Carolyn Kelly was known for her sense of adventure and generosity, and even after her death, a scholarship in her name continues her mission to help others.
Kelly, who came out as transgender in the 1990s, wanted to make sure that underprivileged people could be afforded an education. Thanks to the Carolyn Kelly Memorial Education Fund, which awards $12,500 twice a year to a deserving scholar, her giving spirit lives on.
“Carolyn knew that there were thousands of transgender individuals who did not have the ability, whether mental, emotional, or financial to go through the process of transition to become who they really are,” said Joseph Audette, the director of marketing and outreach for the fund and a close personal friend of Kelly.
“It was her belief that if a transgender individual could obtain a higher education, be it through a university, college, or trade school, they could reach a point in their life to be able to become their true self.”
Kelly was a senior pilot for a major airline company when she came out as trans, at a time when American society was still trying to come to terms with someone coming out as gay. Her employers didn’t know how to handle the situation, Audette recounted, so they offered her retirement at full pay. She accepted the offer and used it as an opportunity to make investments, travel, dote on her beloved dog, Josie, and support charities such as Women and Kids in Distress, the Florida Humane Society, and the American Liver Foundation.
But she also helped her own friends reach their goals.
Audette recounted how he was looking to buy a house close to his girlfriend, now wife, 18 years ago, but unfortunately didn’t have the funds to make the down payment. He shared his disappointment with Kelly, who later made a proposal: she would provide the capital to him and he would pay it back at a generously low interest rate. He agreed, and he was able to pay her back in less than three years.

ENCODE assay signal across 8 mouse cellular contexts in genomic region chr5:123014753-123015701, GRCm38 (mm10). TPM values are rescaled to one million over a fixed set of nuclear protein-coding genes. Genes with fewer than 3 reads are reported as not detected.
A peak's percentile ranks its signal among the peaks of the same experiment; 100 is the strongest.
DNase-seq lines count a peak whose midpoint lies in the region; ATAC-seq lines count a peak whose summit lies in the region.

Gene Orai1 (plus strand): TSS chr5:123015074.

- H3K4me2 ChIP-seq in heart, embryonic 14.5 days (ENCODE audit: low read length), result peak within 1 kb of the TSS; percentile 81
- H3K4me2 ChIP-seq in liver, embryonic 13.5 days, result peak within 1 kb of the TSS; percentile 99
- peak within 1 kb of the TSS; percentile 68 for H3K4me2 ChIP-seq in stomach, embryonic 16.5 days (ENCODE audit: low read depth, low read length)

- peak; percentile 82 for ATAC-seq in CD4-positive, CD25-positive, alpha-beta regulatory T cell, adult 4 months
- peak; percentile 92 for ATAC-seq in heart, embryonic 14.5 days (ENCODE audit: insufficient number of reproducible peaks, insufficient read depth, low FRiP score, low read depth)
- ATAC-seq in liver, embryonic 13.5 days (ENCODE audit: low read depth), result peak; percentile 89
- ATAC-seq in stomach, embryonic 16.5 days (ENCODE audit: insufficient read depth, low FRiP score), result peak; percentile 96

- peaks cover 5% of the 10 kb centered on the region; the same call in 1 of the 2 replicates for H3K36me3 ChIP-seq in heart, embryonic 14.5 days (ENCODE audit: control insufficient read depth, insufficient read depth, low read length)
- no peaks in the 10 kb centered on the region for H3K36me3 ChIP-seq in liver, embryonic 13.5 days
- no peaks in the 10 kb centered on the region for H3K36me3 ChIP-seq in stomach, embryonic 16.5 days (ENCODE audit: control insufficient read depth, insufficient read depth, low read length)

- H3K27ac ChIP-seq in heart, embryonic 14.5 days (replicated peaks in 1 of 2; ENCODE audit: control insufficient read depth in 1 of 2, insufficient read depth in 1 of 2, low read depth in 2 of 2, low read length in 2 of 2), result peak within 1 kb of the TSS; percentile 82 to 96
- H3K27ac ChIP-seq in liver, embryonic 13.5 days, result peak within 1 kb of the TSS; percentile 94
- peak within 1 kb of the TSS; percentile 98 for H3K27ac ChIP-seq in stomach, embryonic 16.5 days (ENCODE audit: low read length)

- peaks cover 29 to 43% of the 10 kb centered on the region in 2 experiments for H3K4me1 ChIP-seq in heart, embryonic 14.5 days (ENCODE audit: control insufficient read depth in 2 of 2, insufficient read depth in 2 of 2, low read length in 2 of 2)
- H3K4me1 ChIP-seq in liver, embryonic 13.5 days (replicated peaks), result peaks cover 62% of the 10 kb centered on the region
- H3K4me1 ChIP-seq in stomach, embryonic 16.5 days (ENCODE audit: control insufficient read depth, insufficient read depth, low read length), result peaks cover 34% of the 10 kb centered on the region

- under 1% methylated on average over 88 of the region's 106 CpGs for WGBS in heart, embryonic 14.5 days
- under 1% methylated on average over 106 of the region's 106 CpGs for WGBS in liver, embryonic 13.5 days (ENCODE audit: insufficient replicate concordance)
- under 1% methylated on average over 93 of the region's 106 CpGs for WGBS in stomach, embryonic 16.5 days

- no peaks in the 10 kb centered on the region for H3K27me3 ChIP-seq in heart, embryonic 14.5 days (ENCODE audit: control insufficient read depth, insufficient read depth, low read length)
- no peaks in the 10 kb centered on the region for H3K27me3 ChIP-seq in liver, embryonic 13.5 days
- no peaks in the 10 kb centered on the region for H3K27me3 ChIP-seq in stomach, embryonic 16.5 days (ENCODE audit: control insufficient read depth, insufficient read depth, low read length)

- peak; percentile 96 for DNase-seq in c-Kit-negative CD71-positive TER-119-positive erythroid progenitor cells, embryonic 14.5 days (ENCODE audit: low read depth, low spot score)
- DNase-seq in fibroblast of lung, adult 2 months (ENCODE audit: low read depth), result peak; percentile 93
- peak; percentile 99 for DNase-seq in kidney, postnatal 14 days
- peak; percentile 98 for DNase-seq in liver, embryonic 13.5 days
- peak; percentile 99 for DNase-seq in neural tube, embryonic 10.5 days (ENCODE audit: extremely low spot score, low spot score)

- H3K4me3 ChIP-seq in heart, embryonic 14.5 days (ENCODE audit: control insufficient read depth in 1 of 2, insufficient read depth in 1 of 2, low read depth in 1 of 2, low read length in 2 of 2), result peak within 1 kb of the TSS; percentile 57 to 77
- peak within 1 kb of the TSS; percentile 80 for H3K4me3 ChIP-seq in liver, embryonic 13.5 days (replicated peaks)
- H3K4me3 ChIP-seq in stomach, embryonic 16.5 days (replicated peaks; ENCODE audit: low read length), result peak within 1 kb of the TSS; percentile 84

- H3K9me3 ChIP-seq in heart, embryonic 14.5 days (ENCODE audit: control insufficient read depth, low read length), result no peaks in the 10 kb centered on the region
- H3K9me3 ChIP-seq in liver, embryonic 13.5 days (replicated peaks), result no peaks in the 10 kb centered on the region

“Carolyn did not have to help me, but she cared about my girlfriend and me,” he remembers. “I thank Carolyn every day.”
Understanding the struggles that a trans person can experience, Kelly wanted to make sure that even after she passed that she could help people. She wrote the Carolyn Kelly Memorial Education Fund into her will. She died in Fort Lauderdale in 2016.
The scholarship is open to students attending a two- or four-year college or university in the United States who are transgender, women, underprivileged, or any combination of those. Seven students have received the scholarship and the next winner will be announced July 31.
Kelly loved the water, sailing the Caribbean multiple times, and Audette used a sailing metaphor for how the scholarship helps its recipients: You only need physical strength to hoist a sail or coil a line, but a captain’s license will give you a greater understanding of navigating the ocean and working a boat.
“College does the same thing,” he said. “From dealing with deadlines and time management to the presentation of reports and proper study habits, it prepares the student with real-life application of skills learned in the classroom.”
The next round of applications are due Nov. 1 and will be awarded Dec. 31. For more information about the Carolyn Kelly Memorial Education Fund, visit KellyTrust.org.